The Middle East needs to think of Covid-19 as a regional problem

The pandemic cannot be tackled on a country-by-country basis

With Covid-19 cases and Delta variant infections surging across the world, the 410 million people who live in the Mena region have not been spared.

Despite over 165m vaccine doses having been administered across the region, reported cases have surpassed the 13m mark. The Delta variant has been detected in 15 Mena countries as of late July, with drastic rises recorded in Iraq, Lebanon, Libya, Morocco and Tunisia. Compared to the previous month, the region witnessed a 67 per cent increase in cases and a 24 per cent surge in deaths, translating to a weekly average of 363,000 new cases and 4,300 deaths. Even the UAE, which launched one of the world’s fastest vaccination campaigns, has been grappling with rising Delta variant cases.

These concerning trends have left many countries scrambling to regain control over growing infection rates while simultaneously pushing to secure and administer Covid-19 vaccines as quickly as possible. In Tunisia, for example, a sharp rise in cases and deaths has pushed the healthcare system close to collapse. As alerts of oxygen shortages resounded from hospitals around the country, the number of cases and deaths climbed to unprecedented levels, giving Tunisia the number one slot for Covid-19 mortality in the region.

As the situation has continued to deteriorate, surpassing 20,000 reported deaths, countries from across the region have intervened in what is a remarkable movement of solidarity. From Egypt to Saudi Arabia to Algeria and the UAE, shipments of vaccines and medical aid have poured in quickly. Support has also arrived from outside the region, including from Italy, Turkey, China, Mauritania and the World Bank, which approved millions of dollars to support the Covid-19 response. The USA and France have also contributed two million jabs via the Covax facility.

These acts of extraordinary solidarity are crucial to ending the pandemic, especially in countries that do not have the resources to fight it. Thanks to these collective efforts, Tunisia is finally beginning to overcome this latest surge in Covid-19 cases. Last week, it managed to vaccinate more than 500,000 people in just one day and brought its oxygen needs to a level that can meet its supply. While we should celebrate this unprecedented wave of support, we must also realise that we cannot continue to manage the regional and global Covid-19 crises on a country-by-country basis.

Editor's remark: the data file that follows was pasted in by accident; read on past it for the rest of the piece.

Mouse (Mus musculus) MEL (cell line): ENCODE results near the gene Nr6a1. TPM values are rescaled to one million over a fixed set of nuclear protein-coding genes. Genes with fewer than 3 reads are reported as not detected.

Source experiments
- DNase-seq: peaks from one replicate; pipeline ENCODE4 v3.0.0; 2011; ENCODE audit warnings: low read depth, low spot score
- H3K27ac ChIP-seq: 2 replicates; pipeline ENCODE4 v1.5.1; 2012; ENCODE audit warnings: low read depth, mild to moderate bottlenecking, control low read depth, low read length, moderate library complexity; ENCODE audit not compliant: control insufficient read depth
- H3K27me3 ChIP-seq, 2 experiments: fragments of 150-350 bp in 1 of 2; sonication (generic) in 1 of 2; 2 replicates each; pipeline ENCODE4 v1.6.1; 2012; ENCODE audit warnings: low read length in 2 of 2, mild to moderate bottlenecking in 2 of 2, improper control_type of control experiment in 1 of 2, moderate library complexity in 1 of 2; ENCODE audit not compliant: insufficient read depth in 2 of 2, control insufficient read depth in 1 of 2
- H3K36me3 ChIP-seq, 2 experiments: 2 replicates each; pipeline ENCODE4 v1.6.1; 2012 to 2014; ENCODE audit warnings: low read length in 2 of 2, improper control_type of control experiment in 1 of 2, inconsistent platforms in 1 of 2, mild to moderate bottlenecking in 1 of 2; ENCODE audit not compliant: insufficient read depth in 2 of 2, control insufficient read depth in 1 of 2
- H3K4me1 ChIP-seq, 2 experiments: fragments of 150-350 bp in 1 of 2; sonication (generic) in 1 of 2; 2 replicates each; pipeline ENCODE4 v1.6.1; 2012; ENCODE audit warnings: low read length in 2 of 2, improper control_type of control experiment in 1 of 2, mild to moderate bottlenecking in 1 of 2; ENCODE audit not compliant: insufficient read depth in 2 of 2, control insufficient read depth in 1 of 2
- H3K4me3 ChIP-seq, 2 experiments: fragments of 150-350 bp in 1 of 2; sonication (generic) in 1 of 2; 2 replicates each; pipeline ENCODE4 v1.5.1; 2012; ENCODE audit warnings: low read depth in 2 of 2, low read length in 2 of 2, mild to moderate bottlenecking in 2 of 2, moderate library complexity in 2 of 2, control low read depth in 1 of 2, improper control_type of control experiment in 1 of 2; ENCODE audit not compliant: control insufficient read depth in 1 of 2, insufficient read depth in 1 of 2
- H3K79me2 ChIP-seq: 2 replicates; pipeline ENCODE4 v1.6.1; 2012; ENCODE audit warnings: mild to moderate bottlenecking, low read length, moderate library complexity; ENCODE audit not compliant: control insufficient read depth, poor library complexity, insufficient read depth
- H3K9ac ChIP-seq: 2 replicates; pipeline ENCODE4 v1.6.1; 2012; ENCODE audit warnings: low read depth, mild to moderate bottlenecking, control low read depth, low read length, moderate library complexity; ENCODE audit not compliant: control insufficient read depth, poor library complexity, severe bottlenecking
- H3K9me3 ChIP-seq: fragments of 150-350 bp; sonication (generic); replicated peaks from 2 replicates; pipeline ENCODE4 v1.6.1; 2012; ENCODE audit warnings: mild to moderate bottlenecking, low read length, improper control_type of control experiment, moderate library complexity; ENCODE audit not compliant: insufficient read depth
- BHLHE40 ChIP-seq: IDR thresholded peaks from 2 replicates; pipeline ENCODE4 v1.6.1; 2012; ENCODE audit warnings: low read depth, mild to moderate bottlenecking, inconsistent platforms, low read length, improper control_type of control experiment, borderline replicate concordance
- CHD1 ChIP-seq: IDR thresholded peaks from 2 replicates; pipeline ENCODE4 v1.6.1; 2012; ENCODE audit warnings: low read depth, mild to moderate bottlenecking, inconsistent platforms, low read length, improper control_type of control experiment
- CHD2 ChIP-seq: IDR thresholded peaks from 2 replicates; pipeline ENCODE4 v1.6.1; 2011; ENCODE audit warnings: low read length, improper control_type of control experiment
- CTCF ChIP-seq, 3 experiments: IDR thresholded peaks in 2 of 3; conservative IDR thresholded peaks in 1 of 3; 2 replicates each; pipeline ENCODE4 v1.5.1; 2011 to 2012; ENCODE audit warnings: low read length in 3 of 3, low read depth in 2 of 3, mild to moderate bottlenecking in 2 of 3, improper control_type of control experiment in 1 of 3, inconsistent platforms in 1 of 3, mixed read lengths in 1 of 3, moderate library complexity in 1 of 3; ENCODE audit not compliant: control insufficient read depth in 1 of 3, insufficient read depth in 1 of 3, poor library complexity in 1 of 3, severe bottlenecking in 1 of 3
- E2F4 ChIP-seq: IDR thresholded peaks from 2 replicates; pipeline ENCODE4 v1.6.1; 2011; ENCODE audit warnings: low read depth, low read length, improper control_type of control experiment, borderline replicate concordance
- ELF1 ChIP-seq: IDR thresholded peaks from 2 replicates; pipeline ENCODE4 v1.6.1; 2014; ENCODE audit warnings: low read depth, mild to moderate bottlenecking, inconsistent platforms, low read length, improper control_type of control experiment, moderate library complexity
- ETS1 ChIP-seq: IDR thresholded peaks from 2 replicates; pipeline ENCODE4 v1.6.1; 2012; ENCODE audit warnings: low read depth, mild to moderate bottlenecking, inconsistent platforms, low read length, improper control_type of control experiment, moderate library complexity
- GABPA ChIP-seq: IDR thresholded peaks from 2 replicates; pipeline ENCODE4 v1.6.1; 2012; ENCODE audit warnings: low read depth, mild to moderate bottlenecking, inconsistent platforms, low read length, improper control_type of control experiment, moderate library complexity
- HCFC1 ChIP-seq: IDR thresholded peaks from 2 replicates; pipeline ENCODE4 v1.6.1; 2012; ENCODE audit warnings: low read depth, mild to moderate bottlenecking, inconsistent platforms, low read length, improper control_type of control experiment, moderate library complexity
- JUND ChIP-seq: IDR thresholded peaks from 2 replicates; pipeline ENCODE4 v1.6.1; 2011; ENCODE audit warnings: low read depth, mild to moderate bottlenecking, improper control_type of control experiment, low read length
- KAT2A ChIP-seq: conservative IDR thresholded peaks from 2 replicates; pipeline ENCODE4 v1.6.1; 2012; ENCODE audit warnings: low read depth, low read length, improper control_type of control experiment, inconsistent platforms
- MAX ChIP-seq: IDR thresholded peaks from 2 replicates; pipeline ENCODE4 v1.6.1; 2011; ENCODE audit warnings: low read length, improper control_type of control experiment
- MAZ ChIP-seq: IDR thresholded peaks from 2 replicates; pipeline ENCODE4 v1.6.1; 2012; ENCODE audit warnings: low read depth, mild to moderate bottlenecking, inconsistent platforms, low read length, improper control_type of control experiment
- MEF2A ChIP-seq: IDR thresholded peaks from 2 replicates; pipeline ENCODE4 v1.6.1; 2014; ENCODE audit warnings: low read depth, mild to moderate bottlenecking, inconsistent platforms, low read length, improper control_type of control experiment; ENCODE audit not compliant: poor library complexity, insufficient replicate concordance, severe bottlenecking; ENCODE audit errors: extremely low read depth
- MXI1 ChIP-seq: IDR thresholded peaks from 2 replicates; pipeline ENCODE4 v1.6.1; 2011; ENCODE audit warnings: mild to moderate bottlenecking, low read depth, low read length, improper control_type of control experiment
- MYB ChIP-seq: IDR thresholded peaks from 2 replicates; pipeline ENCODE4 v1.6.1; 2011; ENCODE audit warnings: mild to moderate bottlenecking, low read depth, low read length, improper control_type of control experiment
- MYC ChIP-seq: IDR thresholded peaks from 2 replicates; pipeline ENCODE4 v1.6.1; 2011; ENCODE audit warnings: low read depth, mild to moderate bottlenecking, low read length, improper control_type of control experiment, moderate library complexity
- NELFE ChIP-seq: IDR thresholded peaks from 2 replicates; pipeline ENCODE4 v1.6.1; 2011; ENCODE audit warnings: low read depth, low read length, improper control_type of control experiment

A screenshot of video showing the production of Hayat-Vax in the Kizad, UAE. Courtesy G42

In addition to reinforcing regional solidarity, we must also continue to call for bolder commitments from world leaders and global institutions to deliver more funds urgently, boost dose sharing to address shortages in the short-term emergency phase and, more sustainably, address vaccine-manufacturing efforts and ensure equitable access to vaccines. While Covax has made great strides in delivering vaccines around the world, many populations across the region still do not have access to these life-saving measures. As of the end of July, a mere 5.5 per cent of the region’s population had been fully vaccinated.

Despite this gloomy portrait, discussions around local vaccine production, and therefore increased local access, continue to progress as potential ways to mitigate the ongoing waves of infection. The UAE is already producing the Sinopharm vaccine locally and has supplied over 100m doses around the world, as well as being at the forefront for approving highly effective treatments for the disease. As the first country in the Arab world to produce the Sinopharm vaccine through Hayat-Vax, a joint collaboration between Sinopharm CNBG and Abu Dhabi’s G42 Healthcare, the UAE is a leader in increasing vaccine manufacturing to meet growing demand.

Morocco also recently signed a major deal to secure local production of the Sinopharm vaccine, and Egypt is playing a leading role in locally manufacturing vaccines as it finalises plans to produce Sinovac and Sputnik. Subject to clinical trials, Egypt is also on track to produce a locally developed vaccine by the end of 2022. The World Health Organisation’s announcement of setting up an mRNA Covid-19 vaccine hub in South Africa in June has also sparked hope of increased local production.

While the pandemic continues to evolve, it has become increasingly apparent that waves of Covid-19 will continue for far longer than we had originally expected. Government leaders and global institutions must demonstrate stronger support to Covax, and commit to bolder action now for the region, and the world, to protect the health and well-being of all populations.

There has never been a more urgent need to expand collective action and continue strengthening regional solidarity. The experience of the Mena region over the past few weeks provides a positive example of the value of regional solidarity. We must replicate this collective response across the globe and ensure that all countries and all communities have the vaccines, diagnostics, treatments and health systems needed to respond to Covid-19. Where there is strong collaboration, there are better outcomes for all. Where there is collective effort, there is lasting progress. We must therefore continue pushing for vaccine equity and replicate these unified acts of solidarity now.

Published: August 16th 2021, 6:00 AM
Simon Bland

Simon Bland

Simon Bland is chief executive of the Global Institute for Disease Elimination (GLIDE), a global health institute based in Abu Dhabi